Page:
Previous studies have established that visceral fat depots are critical sites for obesity-associated metaflammation compared with subcutaneous adipose tissue (26). To confirm the importance of VAT in this phenomenon, we compared paired samples of subcutaneous adipose tissue with VAT samples (n = 6). As expected, VAT samples showed significantly higher expression of TIG2, enrichment of CLEC4C transcript, and ISGi (Supplementary Fig. 3A–C).

To look for endogenous molecules that may lead to type I IFN induction in VAT-recruited pDCs, we added AEC-sups collected from obese individuals to purified pDCs from healthy donors in culture. We found that AEC-sups could induce type I IFN production by pDCs (Fig. 2C). When AEC-sups were treated with DNase before addition to the culture, this pDC activation was abrogated, indicating that extracellular DNA molecules released in the AEC-sup play a role in pDC activation (Fig. 2D). Relative abundance of extracellular nucleic acids in VAT can be extrapolated from the higher propensity of adipocyte death and tissue remodeling previously reported in obesity (27,28). AEC-sups were also able to trigger TLR9 activation in HEK293 cells that express TLR9 and report downstream NF-κB activation through an enzymatic reporter (Fig. 2E). When the TLR9 gene was knocked down in pDCs using siRNAs (Supplementary Fig. 4A), AEC-sup–induced type I IFN production by pDCs was abolished (Fig. 2F), confirming a critical role of TLR9 activation in this event.

HMGB1 Aids Activation of VAT-Recruited pDCs

Under physiological conditions, extracellular nucleic acids of self-origin cannot access the TLRs in pDCs due to their endosomal localization (21). But in autoimmune contexts, endogenous molecules (e.g., LL37, HMGB1) take part in transport of self-nucleic acids into pDC endosomes and initiate sterile autoreactive inflammation (19,21). Among such molecules, the HMGB1 protein has been shown to bind extracellular self-DNA molecules and facilitate their recognition by endosomal TLR9 in pDCs through participation of RAGE, which is expressed in pDCs (29). Of note, one study showed that in obese individuals, there is an elevated level of HMGB1 in plasma as well as an increased expression in VAT, which correlate with adipose inflammatory markers (30). Therefore, we speculated that HMGB1 may help in TLR activation in VAT-recruited pDCs. Antibody-mediated neutralization of RAGE, the HMGB1 receptor, on pDCs could have inhibited AEC-sup–induced type I IFN induction (Fig. 3A). Moreover, antibody-mediated depletion of HMGB1 from the AEC-sups, before they were added to pDC cultures, abolished the type I IFN induction capability of the AEC-sup (Fig. 3B). Similar mechanisms of pDC activation seem to operate in vivo in obese individuals as well. We found a significantly positive correlation between expression of HMGB1 and ISGi in VAT samples (Fig. 3C). Thus, we found that adipose tissue–derived HMGB1 and extracellular self-DNA molecules trigger TLR9 activation in pDCs aided by RAGE receptors on pDCs, leading to induction of type I IFN production in situ.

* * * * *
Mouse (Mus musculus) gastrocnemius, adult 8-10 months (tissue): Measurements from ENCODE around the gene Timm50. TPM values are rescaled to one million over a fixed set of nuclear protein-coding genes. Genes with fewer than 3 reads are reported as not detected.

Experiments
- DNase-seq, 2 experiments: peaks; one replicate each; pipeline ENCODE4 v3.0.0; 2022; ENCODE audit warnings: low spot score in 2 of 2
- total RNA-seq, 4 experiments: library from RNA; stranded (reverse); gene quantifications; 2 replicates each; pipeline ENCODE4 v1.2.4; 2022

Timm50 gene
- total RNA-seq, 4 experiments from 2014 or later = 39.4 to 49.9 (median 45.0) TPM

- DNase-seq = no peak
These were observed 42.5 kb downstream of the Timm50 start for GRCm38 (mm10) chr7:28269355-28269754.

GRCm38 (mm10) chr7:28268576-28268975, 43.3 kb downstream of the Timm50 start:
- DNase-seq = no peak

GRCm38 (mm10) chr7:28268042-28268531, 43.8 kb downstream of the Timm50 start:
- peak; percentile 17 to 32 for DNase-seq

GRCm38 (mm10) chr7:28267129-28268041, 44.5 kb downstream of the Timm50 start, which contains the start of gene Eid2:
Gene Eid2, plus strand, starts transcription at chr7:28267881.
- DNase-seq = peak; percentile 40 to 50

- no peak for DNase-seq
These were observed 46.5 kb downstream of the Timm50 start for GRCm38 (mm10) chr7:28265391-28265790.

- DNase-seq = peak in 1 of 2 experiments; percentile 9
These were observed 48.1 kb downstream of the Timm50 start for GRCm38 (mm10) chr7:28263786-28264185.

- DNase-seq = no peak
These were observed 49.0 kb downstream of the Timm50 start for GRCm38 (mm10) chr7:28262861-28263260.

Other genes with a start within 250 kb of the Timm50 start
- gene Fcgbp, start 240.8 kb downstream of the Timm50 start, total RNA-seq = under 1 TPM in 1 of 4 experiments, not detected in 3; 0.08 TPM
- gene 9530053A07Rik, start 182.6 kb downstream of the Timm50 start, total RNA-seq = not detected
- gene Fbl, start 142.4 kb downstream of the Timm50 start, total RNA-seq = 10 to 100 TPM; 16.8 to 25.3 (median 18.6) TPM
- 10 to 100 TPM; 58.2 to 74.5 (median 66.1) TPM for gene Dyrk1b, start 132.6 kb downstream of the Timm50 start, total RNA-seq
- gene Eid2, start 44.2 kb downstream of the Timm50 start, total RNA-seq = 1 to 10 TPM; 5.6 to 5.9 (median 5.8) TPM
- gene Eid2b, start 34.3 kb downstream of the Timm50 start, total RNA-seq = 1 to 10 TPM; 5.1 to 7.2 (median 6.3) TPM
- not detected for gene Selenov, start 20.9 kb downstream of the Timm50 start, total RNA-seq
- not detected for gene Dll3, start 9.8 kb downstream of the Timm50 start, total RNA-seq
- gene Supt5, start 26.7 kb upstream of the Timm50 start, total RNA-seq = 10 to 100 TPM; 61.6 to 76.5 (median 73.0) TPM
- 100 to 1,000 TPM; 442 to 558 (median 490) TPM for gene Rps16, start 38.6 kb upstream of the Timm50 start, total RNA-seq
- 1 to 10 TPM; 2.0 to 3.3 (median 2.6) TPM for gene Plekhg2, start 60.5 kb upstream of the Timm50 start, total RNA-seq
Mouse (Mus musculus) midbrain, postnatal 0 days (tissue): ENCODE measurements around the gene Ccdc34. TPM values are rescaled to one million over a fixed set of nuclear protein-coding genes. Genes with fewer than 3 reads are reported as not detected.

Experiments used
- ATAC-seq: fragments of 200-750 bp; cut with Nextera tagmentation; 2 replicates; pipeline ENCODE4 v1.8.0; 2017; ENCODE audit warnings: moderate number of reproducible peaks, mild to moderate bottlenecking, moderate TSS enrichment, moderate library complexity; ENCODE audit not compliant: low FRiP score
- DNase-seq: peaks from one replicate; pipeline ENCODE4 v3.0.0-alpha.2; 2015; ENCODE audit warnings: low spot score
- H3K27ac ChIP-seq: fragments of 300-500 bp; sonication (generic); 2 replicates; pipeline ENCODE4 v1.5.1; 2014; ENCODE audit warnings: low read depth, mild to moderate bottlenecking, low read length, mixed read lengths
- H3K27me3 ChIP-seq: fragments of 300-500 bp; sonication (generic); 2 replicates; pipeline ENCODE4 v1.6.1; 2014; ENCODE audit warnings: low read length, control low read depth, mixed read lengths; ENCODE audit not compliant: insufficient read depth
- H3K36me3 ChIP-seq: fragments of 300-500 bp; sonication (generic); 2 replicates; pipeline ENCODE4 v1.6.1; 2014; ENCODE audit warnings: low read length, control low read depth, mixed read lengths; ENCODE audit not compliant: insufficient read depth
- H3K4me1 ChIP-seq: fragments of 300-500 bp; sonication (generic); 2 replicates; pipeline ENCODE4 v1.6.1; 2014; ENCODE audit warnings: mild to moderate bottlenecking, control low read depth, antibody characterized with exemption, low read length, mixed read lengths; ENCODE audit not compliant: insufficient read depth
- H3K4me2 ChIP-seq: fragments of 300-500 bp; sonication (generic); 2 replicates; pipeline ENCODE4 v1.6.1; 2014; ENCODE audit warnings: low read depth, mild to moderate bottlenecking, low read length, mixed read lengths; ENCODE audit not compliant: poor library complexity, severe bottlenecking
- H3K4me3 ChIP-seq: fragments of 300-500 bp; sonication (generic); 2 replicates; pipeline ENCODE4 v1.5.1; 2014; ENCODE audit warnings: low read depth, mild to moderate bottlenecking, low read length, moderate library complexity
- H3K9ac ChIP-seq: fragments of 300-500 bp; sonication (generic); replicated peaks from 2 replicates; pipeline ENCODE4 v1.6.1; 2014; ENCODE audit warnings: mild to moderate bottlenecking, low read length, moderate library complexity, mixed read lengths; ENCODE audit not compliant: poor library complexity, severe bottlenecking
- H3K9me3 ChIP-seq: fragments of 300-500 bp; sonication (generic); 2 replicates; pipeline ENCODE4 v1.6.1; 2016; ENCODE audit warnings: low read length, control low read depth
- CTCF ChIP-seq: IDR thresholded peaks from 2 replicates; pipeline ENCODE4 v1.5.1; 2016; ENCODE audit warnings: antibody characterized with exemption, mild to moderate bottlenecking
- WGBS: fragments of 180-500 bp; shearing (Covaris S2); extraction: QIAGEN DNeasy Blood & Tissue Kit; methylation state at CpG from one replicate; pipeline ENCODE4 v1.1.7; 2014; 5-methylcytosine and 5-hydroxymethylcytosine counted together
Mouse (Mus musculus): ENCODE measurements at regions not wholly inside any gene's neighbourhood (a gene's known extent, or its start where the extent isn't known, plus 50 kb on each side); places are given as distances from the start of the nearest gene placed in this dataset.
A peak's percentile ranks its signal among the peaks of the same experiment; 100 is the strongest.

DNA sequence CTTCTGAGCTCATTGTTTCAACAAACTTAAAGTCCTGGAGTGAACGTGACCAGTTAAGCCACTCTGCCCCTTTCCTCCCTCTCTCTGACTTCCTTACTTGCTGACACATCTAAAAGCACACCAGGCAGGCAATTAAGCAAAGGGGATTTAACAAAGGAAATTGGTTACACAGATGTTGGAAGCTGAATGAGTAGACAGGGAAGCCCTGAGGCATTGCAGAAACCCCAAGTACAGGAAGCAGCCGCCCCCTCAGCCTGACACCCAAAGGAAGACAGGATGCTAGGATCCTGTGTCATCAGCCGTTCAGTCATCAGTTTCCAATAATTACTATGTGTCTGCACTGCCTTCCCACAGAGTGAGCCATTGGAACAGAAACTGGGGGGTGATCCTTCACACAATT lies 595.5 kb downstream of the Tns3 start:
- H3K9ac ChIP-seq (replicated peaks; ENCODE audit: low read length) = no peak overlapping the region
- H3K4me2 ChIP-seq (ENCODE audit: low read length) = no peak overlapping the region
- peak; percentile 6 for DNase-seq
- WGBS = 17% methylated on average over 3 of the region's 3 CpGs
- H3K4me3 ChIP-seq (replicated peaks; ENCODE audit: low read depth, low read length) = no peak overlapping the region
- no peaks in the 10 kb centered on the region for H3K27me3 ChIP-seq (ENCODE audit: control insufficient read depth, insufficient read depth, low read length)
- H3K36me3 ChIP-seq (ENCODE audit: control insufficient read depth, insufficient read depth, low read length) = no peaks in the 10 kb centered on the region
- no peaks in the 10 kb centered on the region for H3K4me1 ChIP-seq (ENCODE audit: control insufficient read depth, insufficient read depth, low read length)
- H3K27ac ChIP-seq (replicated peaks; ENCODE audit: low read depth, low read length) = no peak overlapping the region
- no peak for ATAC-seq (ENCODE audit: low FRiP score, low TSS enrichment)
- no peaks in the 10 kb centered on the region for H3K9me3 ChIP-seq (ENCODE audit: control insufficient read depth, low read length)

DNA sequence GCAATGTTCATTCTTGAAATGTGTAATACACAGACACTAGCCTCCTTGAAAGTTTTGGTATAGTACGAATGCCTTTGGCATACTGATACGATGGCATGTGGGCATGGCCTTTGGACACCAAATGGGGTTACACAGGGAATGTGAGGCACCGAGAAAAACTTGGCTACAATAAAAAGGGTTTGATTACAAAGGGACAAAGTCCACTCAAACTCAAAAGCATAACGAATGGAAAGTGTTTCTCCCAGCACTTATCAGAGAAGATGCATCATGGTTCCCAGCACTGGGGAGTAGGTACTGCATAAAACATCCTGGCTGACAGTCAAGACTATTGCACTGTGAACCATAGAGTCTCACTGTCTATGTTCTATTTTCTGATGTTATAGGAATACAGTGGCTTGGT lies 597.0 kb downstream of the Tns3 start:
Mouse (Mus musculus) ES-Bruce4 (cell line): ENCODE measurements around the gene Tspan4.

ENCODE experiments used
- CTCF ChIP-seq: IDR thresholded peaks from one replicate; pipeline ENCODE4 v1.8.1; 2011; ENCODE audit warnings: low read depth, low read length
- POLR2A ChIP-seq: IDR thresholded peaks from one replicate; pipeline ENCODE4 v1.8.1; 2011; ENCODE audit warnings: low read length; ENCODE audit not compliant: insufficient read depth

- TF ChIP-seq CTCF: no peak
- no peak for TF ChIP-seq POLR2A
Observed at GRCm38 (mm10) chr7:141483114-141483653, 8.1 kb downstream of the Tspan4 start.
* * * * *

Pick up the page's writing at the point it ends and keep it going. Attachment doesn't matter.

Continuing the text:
Figure 3

HMGB1 aids activation of VAT-recruited pDCs. A: AEC-sups (75% of total volume 100 μL per well) were added to healthy pDC cultures and incubated overnight. In some conditions before addition of AEC-sups, pDCs were treated with an anti-RAGE goat polyclonal antibody. ELISA was done to compare IFN-α levels in supernatants of anti-RAGE antibody–treated or untreated pDCs. Cumulative data of seven independent experiments (with different AEC-sup and pDC donor combinations) are represented. Comparison between antibody-treated and untreated conditions was done by one-tailed paired t test (P = 0.0078). B: HMGB1 was depleted from AEC-sups by using a monoclonal antibody (mAb) and protein G magnetic beads. These AEC-sups were then added (75% of total volume 100 μL per well) to pDC cultures and incubated overnight. ELISA was done for IFN-α on the supernatants and compared between HMGB1-depleted or control antibody–depleted AEC-sup treatments by unpaired t test (P = 0.0482). C: Total RNA from VAT (n = 79) was isolated, and real-time PCR was done for HMGB1, and the relative expression of the four ISGs (IRF7, TRIP14, MX1, and ISG15) was quantified using 18S rRNA as the reference gene. The relative expression values of CLEC4C were then related with ISGi values based on Spearman rank correlation (r = 0.2853, P = 0.0108). Ctrl, control.

Figure 3

HMGB1 aids activation of VAT-recruited pDCs. A: AEC-sups (75% of total volume 100 μL per well) were added to healthy pDC cultures and incubated overnight. In some conditions before addition of AEC-sups, pDCs were treated with an anti-RAGE goat polyclonal antibody. ELISA was done to compare IFN-α levels in supernatants of anti-RAGE antibody–treated or untreated pDCs. Cumulative data of seven independent experiments (with different AEC-sup and pDC donor combinations) are represented. Comparison between antibody-treated and untreated conditions was done by one-tailed paired t test (P = 0.0078). B: HMGB1 was depleted from AEC-sups by using a monoclonal antibody (mAb) and protein G magnetic beads. These AEC-sups were then added (75% of total volume 100 μL per well) to pDC cultures and incubated overnight. ELISA was done for IFN-α on the supernatants and compared between HMGB1-depleted or control antibody–depleted AEC-sup treatments by unpaired t test (P = 0.0482). C: Total RNA from VAT (n = 79) was isolated, and real-time PCR was done for HMGB1, and the relative expression of the four ISGs (IRF7, TRIP14, MX1, and ISG15) was quantified using 18S rRNA as the reference gene. The relative expression values of CLEC4C were then related with ISGi values based on Spearman rank correlation (r = 0.2853, P = 0.0108). Ctrl, control.